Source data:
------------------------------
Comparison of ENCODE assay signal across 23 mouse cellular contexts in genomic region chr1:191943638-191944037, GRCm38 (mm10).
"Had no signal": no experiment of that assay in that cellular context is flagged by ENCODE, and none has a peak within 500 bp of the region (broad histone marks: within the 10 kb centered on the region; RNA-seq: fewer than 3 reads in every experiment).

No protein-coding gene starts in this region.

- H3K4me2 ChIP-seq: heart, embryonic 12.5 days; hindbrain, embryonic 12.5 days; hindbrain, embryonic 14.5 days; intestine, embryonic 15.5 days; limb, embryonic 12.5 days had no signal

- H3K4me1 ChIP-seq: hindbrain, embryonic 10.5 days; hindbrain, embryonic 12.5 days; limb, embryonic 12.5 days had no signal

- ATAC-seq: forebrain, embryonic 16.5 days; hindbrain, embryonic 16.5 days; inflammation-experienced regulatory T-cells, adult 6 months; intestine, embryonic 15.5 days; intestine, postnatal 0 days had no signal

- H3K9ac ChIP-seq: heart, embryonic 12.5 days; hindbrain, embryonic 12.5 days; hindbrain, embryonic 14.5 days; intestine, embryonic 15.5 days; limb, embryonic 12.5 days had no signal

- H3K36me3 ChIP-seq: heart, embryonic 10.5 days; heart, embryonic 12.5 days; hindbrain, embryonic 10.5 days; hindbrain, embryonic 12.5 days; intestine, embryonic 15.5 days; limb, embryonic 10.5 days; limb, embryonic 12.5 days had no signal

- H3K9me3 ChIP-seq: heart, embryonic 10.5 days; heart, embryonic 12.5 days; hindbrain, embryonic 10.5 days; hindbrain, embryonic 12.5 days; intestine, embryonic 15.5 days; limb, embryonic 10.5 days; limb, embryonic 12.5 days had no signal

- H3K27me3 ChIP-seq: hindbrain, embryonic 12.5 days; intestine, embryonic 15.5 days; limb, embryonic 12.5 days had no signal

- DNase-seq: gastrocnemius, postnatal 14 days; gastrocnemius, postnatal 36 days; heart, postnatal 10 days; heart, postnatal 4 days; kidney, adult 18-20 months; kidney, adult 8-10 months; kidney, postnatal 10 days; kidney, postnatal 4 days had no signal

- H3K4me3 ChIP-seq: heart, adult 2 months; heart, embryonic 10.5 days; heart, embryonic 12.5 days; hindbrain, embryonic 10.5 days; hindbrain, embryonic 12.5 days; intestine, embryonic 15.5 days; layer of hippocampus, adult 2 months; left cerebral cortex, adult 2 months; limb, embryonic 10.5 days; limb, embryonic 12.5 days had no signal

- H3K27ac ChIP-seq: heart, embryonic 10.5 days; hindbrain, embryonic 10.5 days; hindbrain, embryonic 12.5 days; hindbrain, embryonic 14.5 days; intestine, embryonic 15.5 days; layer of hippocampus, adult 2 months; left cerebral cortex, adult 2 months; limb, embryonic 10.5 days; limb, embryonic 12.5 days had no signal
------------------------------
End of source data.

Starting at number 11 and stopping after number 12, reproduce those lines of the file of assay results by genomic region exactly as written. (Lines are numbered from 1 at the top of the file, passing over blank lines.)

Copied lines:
- DNase-seq: gastrocnemius, postnatal 14 days; gastrocnemius, postnatal 36 days; heart, postnatal 10 days; heart, postnatal 4 days; kidney, adult 18-20 months; kidney, adult 8-10 months; kidney, postnatal 10 days; kidney, postnatal 4 days had no signal

- H3K4me3 ChIP-seq: heart, adult 2 months; heart, embryonic 10.5 days; heart, embryonic 12.5 days; hindbrain, embryonic 10.5 days; hindbrain, embryonic 12.5 days; intestine, embryonic 15.5 days; layer of hippocampus, adult 2 months; left cerebral cortex, adult 2 months; limb, embryonic 10.5 days; limb, embryonic 12.5 days had no signal